Profile

b. 1986, HK.

 
 
 The family tree of the projects of the practice

The family tree of the projects of the practice

 
 
 

Eric Guibert created his practice in 2003. 

The focus of the studio is to increase the resilience of the ecosystem we are involved with and the well being of their inhabitants. We do this by focussing on two primary objectives: increase the agency of the inhabitants through flexible designs, and foster the biological, spatial and cultural diversity of these places.

This has led the studio to be working in the fields of building and landscape architectures, either independently in the case of the house typologies that we call Open Vernacular and the landscape design work of our Landscape Gestures, or combined in planted buildings. Our approach is to create resilient systems; we eschew the fragile drip fed technologies that tend to break and lead to dying green walls and landscapes. 

Our projects have been primarily homes and estates yet they increasingly include organisations such as a literacy charity in London. We have built throughout the UK and in France. 

This sensitivity of approach towards the surrounding landscape has allowed us to gain planning in sensitive context; we have often been commended by conservation officer for our contemporary designs that enhance the local natural and cultural heritage. For example for the design of Lichen House or recently in a redesign of a flat in the Barbican Estate in London. 

We enjoy establishing long term relationships with our clients and have recently been working on phased developments of buildings and estates to adjust to evolving needs and finances. This is what we have defined as our gardening method, a process of defining an overall strategy that evolves as it is build gradually in response to feedback. We use careful design and facilitate democratic briefing and co-design processes in order to design spaces in dialogue with our clients.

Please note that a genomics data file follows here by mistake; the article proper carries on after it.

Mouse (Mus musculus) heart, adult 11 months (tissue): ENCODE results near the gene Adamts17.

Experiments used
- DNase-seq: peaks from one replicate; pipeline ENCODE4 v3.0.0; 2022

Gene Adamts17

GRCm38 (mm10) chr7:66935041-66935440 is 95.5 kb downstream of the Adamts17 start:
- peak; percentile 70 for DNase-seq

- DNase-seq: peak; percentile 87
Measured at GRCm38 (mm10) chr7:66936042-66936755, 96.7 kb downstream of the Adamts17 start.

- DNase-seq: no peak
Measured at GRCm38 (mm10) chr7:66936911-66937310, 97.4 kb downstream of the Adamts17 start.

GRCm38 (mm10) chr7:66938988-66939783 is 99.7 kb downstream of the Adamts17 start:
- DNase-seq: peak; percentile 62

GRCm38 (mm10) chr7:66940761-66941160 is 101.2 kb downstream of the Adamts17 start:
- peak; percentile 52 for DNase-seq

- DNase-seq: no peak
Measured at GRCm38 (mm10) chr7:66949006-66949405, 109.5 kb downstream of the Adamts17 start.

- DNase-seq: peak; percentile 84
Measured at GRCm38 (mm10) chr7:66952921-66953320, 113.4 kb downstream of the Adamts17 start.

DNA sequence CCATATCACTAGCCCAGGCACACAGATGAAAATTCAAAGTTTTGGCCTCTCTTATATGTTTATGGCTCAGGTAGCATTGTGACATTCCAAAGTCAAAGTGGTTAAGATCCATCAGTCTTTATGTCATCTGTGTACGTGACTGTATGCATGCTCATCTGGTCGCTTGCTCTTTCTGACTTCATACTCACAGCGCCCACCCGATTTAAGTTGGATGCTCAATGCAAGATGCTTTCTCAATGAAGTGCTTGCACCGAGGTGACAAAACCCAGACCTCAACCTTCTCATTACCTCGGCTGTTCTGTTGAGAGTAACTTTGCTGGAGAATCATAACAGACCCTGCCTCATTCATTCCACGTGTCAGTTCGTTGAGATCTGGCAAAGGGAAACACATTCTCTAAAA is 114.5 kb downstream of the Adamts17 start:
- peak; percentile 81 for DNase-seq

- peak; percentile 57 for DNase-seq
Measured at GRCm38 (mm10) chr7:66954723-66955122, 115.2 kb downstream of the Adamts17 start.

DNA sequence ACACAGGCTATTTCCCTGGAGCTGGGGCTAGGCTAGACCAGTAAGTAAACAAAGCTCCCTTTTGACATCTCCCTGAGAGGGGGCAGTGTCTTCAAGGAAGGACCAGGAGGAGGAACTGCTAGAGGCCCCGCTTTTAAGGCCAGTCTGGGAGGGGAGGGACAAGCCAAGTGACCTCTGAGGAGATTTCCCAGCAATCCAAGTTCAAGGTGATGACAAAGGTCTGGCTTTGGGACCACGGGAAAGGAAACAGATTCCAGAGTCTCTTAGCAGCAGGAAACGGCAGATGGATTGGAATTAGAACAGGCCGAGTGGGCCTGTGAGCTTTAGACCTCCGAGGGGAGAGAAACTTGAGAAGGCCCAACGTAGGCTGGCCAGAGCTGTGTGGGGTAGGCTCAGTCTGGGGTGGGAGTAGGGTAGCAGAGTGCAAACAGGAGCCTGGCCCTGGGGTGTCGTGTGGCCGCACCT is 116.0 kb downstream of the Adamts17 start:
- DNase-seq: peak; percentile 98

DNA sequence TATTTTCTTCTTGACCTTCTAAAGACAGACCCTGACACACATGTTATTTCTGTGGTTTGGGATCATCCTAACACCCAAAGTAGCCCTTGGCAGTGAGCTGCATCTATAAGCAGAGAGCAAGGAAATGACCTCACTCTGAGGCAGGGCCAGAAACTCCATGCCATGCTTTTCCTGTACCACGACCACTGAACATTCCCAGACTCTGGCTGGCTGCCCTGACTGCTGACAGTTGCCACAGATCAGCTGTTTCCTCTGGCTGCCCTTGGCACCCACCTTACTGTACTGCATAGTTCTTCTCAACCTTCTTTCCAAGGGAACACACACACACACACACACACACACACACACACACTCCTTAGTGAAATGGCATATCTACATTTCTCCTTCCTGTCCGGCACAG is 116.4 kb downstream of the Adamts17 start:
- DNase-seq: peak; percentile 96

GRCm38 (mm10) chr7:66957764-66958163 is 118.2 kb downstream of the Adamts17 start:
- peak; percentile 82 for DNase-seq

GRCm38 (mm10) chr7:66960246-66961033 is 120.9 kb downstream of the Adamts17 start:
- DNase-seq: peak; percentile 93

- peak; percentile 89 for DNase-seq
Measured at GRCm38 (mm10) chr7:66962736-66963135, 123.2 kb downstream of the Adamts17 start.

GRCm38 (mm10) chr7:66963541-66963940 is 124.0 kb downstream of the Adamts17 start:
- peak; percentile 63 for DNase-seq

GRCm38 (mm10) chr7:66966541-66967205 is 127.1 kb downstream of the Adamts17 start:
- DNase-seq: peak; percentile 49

One of our strength is our experience of the interaction between a property's design and financial flows, which we have deployed on our self-initiated projects as well as for our clients by maximising the end value of their estates and the possibilities for sponsorship and grants. In everything we do, we take a systemic approach and aim to create synergies between what we are involved with and its context. 

The practice is in dialogue with the research through design that Eric pursues at the University of Westminster in London. 

 
 The timelines of the three modes of architectural design; the gardener mode is to the left – it grows the design organically in dialogue with the place; in the middle, the mechanical mode sets a fixed design that is realised and maintained as is; to the right, the conservative mode fixes the design in the past. Both mechanical and conservative block the ecological dynamics. We combine the three: the ecological benefits of the gardener mode, with the efficiency of the mechanical and the memory and knowledge of the conservative. 

The timelines of the three modes of architectural design; the gardener mode is to the left – it grows the design organically in dialogue with the place; in the middle, the mechanical mode sets a fixed design that is realised and maintained as is; to the right, the conservative mode fixes the design in the past. Both mechanical and conservative block the ecological dynamics. We combine the three: the ecological benefits of the gardener mode, with the efficiency of the mechanical and the memory and knowledge of the conservative.